The Greenville News from Greenville, South Carolina on October 4, 1992 · Page 33
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The Greenville News from Greenville, South Carolina · Page 33

Greenville, South Carolina
Issue Date:
Sunday, October 4, 1992
Page 33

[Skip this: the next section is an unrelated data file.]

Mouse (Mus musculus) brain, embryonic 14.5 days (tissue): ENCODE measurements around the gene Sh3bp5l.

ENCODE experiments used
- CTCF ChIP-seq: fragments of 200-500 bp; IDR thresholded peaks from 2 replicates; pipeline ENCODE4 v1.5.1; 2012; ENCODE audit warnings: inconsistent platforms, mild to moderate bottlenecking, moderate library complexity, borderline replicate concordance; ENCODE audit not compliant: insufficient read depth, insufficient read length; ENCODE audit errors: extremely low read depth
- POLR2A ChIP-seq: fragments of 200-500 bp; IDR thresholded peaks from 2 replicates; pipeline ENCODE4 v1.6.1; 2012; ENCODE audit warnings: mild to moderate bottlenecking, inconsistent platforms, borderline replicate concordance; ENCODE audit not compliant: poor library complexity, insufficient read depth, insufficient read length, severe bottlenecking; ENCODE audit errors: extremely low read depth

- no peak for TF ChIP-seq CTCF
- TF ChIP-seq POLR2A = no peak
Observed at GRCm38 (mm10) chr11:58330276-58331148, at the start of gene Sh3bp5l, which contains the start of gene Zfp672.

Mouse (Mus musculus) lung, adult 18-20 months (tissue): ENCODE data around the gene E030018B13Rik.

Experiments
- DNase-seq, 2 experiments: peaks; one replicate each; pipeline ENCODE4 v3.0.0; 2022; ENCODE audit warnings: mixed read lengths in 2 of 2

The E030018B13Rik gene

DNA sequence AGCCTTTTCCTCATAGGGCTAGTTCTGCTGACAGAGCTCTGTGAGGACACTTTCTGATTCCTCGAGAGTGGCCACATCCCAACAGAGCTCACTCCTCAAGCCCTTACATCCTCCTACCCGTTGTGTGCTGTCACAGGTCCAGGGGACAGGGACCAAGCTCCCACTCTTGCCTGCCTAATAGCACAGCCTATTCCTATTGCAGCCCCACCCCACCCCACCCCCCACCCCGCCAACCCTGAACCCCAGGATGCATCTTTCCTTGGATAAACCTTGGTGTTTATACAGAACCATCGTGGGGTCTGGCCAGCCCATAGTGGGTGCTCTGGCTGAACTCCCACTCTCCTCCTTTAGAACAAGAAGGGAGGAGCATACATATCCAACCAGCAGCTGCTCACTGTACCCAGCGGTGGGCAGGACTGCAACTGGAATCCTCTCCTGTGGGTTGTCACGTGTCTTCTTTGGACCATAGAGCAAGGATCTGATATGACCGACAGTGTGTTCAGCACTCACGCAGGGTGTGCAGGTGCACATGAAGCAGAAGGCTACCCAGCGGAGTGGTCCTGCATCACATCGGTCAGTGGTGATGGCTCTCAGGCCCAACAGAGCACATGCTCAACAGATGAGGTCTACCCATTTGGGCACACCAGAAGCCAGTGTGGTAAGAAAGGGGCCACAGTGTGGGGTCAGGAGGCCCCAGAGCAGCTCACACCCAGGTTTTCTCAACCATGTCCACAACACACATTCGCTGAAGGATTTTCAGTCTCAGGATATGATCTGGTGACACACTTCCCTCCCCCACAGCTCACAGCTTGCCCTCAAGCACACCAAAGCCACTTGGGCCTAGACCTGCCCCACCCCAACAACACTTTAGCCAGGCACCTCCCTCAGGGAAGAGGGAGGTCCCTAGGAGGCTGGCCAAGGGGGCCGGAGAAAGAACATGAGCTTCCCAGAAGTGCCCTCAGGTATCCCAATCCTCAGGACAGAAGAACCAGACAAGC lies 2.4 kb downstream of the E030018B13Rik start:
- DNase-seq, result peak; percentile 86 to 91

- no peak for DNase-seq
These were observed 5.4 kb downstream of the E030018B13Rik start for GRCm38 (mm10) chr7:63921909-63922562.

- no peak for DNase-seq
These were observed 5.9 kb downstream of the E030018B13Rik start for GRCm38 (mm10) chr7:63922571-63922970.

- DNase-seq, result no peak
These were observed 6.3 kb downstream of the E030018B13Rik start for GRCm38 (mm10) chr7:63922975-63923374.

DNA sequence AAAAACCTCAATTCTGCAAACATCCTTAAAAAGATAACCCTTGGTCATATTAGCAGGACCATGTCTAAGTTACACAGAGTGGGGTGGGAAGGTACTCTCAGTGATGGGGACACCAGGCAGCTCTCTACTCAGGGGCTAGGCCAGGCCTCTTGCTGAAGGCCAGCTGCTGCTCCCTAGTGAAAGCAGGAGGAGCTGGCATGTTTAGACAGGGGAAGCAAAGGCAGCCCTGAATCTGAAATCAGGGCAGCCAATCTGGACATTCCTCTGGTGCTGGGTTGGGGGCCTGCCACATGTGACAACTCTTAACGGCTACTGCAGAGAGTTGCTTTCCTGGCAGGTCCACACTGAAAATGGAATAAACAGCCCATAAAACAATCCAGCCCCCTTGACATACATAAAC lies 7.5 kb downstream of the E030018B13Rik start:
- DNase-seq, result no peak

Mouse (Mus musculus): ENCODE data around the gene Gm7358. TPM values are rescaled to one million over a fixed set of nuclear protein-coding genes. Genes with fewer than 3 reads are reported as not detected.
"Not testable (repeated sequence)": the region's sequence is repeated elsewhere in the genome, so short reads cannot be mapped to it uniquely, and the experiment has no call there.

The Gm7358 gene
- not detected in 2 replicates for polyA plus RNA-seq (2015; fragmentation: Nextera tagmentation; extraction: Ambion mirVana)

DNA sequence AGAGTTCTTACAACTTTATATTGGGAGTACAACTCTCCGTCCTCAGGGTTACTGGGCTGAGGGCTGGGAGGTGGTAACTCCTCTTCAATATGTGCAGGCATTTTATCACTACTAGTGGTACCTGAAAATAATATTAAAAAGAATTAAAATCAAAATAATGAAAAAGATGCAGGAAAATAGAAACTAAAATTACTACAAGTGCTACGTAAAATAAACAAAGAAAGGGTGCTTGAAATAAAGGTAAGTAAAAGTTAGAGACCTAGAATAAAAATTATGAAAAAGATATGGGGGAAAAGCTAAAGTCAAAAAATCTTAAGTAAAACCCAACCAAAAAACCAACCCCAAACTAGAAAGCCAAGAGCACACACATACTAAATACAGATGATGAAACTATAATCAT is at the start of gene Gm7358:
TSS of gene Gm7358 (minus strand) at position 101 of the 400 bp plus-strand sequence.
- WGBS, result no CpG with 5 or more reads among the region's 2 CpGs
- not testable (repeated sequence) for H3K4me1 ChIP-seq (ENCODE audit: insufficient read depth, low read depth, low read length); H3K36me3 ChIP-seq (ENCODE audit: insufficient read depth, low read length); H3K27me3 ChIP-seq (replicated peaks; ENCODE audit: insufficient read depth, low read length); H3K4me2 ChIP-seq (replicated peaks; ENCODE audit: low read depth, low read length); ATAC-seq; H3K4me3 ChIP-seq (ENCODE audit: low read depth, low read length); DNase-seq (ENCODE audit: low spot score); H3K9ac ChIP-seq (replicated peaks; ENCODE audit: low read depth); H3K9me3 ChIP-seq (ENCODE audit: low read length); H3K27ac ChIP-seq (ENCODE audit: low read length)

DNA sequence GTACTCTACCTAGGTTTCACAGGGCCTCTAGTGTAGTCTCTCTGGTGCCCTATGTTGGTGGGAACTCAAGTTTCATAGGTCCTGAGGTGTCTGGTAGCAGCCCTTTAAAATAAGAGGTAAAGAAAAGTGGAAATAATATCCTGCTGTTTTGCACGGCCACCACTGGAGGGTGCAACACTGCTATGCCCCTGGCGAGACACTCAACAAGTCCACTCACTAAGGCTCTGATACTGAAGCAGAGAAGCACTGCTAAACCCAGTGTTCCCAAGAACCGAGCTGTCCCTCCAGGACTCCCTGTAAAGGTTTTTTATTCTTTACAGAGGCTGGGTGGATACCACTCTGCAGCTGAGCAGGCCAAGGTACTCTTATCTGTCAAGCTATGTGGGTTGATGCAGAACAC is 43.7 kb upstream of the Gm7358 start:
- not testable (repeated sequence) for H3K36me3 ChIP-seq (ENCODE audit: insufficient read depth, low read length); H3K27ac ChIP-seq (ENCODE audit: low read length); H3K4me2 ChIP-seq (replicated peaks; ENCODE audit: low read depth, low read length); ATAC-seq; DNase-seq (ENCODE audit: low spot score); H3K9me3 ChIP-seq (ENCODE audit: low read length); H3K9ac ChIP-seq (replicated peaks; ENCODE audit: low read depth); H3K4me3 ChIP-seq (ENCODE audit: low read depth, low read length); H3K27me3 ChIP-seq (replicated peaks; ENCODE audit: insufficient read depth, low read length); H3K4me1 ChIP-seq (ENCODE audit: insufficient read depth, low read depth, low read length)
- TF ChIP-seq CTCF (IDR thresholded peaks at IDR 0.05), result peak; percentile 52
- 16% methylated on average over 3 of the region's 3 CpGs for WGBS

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JL SUNDAY, OCTOBER 4, 1992 FOOTBALL BASEBALL SECTION V Den ( Footer Washington staying at No. 1? Because, for the last 45 wears, the Pacific 10 Conference has refused to let its champions play a bowl game except against Big Ten teams, the national rankings of Pac 10 teams have been suspect around here. li tneya Deen willing to invite the top-ranked team in the country go out to the Rose Bowl and nlav their champion, dungs might be different cut me Kose bowl nas Deen a dosed two-conference society. So until last season, it had been 13 years since a Pac 10 team was voted No.l even by the coaches, and it has been m years since a rac lu team won me AP national poll. For those reasons, the TV fare Saturday afternoon had a snecial at traction, with second-ranked Miami playing third-ranked Florida State in an early game, and top-ranked, Pac- iu memoer Washington piaymg Southern Cal afterwards. That gave the whole country a chance to sec all three teams and make its own evaluations. So what would vour vote be after Saturday's results? With a twinge of diehard reluctance, after seeing all three teams on the tube, I would vote them in the same places they occupied before Saturday: Washington, Miami, FSU. Close games That's based on this: If a neutral field could be found somewhere to staee the rames. Washington's the only team I believe would beat Mi ami, and Miami and Washington are tne oniy two i a piac to neat noma State. The reasoning: Washington has a better offense, a comparable defense ana a more disciplined team tnan ei ther oi the other two. Prior to watching the carries Sat urday, there must have been some strong tendencies around the country to give a No. 1 vote for whomever won the Miami-Florida State game. Their problem may very well be that both are so terrific on defense that their offenses coukl not be impressive Saturday. And they were not impressive. Meanwhile to tne question oi, Who's Washington beaten?" the an swer is all of the last 18 teams they've played, dating back to 1990. That includes a 29-14 victory this year over a Nebraska team ranKea loin, pius Southern Cal Saturday. When the AP poll is announced next week, Washington's margin of 32 nrst-place votes over Miami win probably be reduced, for the simple reason that Miami beat a more prestigious team Saturday than Washington did. But if a point is to be made of the closeness of Washington's victory over USC, one must also be made of Miami's close escape (8-7) from an Arizona team that had won only one of three previous games. Hard-nosed game From the standpoint of hard-nosed play there was a great deal ot ainer-ence in the two Saturday games. That Miami-FSU game was a three-hour definition of srnashmouth. I don't remember seeing a game live or on TV where as many peo-ole were hit as hard as thev were down at Miami. It was a headhunting convention. Miami's Gino Toretta and Florida State's Charlie Ward both suffered some of the worst pass completion percentages and sacks since they played youth football. Hard-nosed, ana pnysicai ? m Orange Bowl Stadium full of people saw Toretta's game-deciding touchdown nass in the fourth Quarter, but Toretta wasn't one of them. While Lamar Thomas was gathering m his throw Toretta was blasted to the deck for what would have been a mandatory eight count in boxing circles. Thomas himself took a shot on Mi ami's next possession that sent him limpingout of the game. In between, FSU's Tamarick Vanover, who had nla ved snectacularlv. took that sui cide pass route across the rniddle and the shot he took from a Miami ae-fender left him prone and with a gash onniscnin. However, the play that will haunt FSU coach Bobbv Bowden came when his team was only one point be hind and Corey sawyer, nis punt returner, thoughtlessly let himself get trapped in the end zone for a two-nnint safety with a couole of minutes still to play. Had Sawyer left the punt alone FSU would nave Deen on its ai with ample time to get into position for a game-winning field goal. Rut after losine seven of his last eight games aeainst Miami. Bowden must figure by now that somehow or another, there's just no way ior tne Seminoles against the Hurricanes. un irDSOS. w$ Miaow It's almost inevitable: the Hurricanes win, 19-16, as a last-gasp field goal by the Seminoles sails wide. MIAMI (AP) Once again, Florida State missed a short field goal in the closing seconds. And once again, Miami celebrated a miraculous victory. In a near replay of last year's memorable game, second-ranked Miami beat No. 3 Florida State 19-16 on Saturday when Dan Mowrey missed a 39-yard field goal attempt on the final play. Last year, Miami won 17-16 when Florida State's Gerry Thomas' 34-yard kick sailed inches wide with 25 seconds remaining. This time, Mowrey's kick was yards wide, but the pain was just as great for the Seminoles, the joy just as great for the Hurricanes (4-0). "Just like last year, the kicker choked," Miami running back Stephen McGuire said. "But he made three field goals so you can't blame it on him." It was the second straight week that Miami (441) survived a field-goal attempt on the last play. The Hurricanes edged Arizona 8-7 last week when the Wildcats missed a 51-yarder as time expired. "Wide right is what has saved Miami's life in three ballgames," Florida State coach Bobby Bowden said. It was Miami's seventh win in its last eight games against Florida State (4-1), and the fifth time in the last six years that the Hurricanes probably ruined the Seminoles' bid for a national championship. "Either they're living right or we're not living right. Whichever it is, we just have to live with it," said defensive back Clifton Abraham, who was burned on Miami's go-ahead touchdown in the fourth See FSU, Page 13C h L?vy 5) -'I 7 J ' h THE NEWS DAVE EKREN Clemson's Kenzil Jackson, top right, Warren Forney, middle right, and Darren Calhoun sack UTC's Luke Holcome USC drowns in high Tide, 48-7 By Abe Hardesty News staff writer TUSCALOOSA, Ala. This time, the problems weren't confined to the area inside the 20s. On Saturday, South Carolina rarely got that close. Instead, Alabama overwhelmed Carolina at just about every spot on the rain-soaked Bryant-Denny Stadium turf in a 48-7 Furman makes its points By Tim Peeler News staff writer After being shut out two of their last three games, the Fur-man Paladins were prolific and versatile in whipping Virginia Military Institute 41-13 Saturday afternoon at Paladin Stadium. They scored twice on Carl Tremble runs nothing unusual there. Tremble ran for 135 yards and became the fifth leading career rusher in Southern Conference history. They scored twice via the pass, ending an eight-game drought of touchdown passes. The first was a 39-yard Philly Jones-to-Damon Bradley connection and the second was a shovel pass to Tremble that he fumbled at the 1-yard line and offensive lineman Jon Heu-singer of Ladsen recovered for a touchdown. pounding. A homecoming crowd of 70,123 mixed celebrations with winces as Alabama's big-play defense upheld its reputation as one of best in the nation. "It's the fastest we've played against. Their quickness up front makes it hard to get a running game going. They're hard to block, and if you miss your man, there's going to be problems in the backfield," said senior tackle Ernest Dye. "There's not a weakness on the defense. They play good, solid football at every position," said starting quarterback Blake Williamson, who comleted only one of seven passes and was sacked twice. "They (Alabama) dominated the line of scrimmage. They have good team speed at every position," said USC head coach Sparky Woods. Alabama, which leads the nation in every major defensive category, held USC to 43 yards rushing and 148 passing. Much of that came in the second half, when freshman Steve Taneyhill See USC, Page 8C ButClemsonhasits own wounds to lick before it travels to Virginia next week: Six starters are injured. By Tom Layton News staff writer CLEMSON Clemson's chained Tigers on Saturday became changed Tigers in more ways than one. Six injured starters, including quarterback Richard Moncrief and three-fourths of the defensive secondary, had to be replaced during the course of Clemson's 54-3 victory over Tennessee-Chattanooga. Those casualties and a few boos were the only serious aspects of an otherwise playful romp. The Tigers' 54 points was their most since Ken Hatfield's first game in 1990, and their 606 yards total offense was their most since the 1981 Wake Forest game. They scored their longest ass play since 1988, and their ongest fumble return ever. Six players shared in the scoring, from Rudy Harris (who scored twice from point-blank range in his return from a three-game suspension) to Greg Hood -(the former walk-on from West- sMe Htgn m Miaersonj." w The combined yardage by four quarterbacks was 166 passing and 104 rushing. Under the guidance of Louis Solomon, the Tigers scored 24 points and gained 338 yards on 39 plays. Patrick Sapp quar-terbacked three second-half possessions accounting for 14 points and 109 yards on six plays. Mon-crief was responsible for 10 points and 138 yards on 21 plays, all in the first half. (Walk-on Terry Harvey mopped up for the final three plays.) Moncrief was pulled out of the game late in the second quarter after he took a hit on the knee which he injured last week against Georgia Tech. Preliminary indications to the coaches were that Moncrief will be ready for next week's game at Virginia. "There isn't any doubt that Richard Moncrief is still the starting quarterback," assistant coach Rick Stockstill said. "If anybody thinks Louis Solomon or Patrick Sapp are ready they've got a long way to go." Hatfield concurred, although he sounded encouraged by what he saw of his freshmen quarterbacks. "His knee is a concern, See Clemson, Page 8C Braves tuning up nicely for playoffs THE NEWS Bill. KAIIS VMI's Tony Scales looks like he's about to lose his head as Furman's David Duralia grabs him But that wasn't the least likely score of the day. After all the Paladins' offensive line scored a touchdown last year and had already accounted a pass reception this year. The most unusual score was a 58-yard punt return by Iva's Andre Worrell, something Fur-man hadn't done since the last time a Democrat was in the White House. Or was it the turn of the century? The Paladins (3-2 overall, 1-0 in See Furman, Page 13C Blue Jay clinch, IOC By Willie T. Smith III News Atlanta bureau ATLANTA The weather was miserable, but the Atlanta Braves were not Saturday night. Paced by a five-inning shutout effort by starter Charlie Lei-brandt, the Braves squeezed out a 1-0 victory over the San Digo Padres in a game shortened to 52 innings by rain. Leibrandt allowed oniy three hits, while striking out five. The left-hander is not scheduled for a start in the National League Championship Series against Pittsburgh, but he used the outing to show manager Bobby Cox that he's ready if needed. "I'm glad we were able to get the game in," Cox said. "We needed the work. Charlie was great. He got his 15th win and I'm glad for him. He deserves it. He's worked hard." Leibrandt, who entered the The Citadel shuts out Appalachian; Newberry registers first win; Presbyterian whips Wofford. 41-27, 2C. Sisson again the hero as Georgia Tech beats N.C. State; Georgia whips Arkansas and Ford, 27-3, 3C. Washington holds off Southern Cal threats, 4C. High schools, 6C. Auto racing, bulletin board, 7C. NFL.9C. Baseball, 10C. Outdoors, 12C. game the owner of back-to-back complete game shutouts, has not been scored on in 23 straight innings. That streak is second only See Braves, Page 10C I i f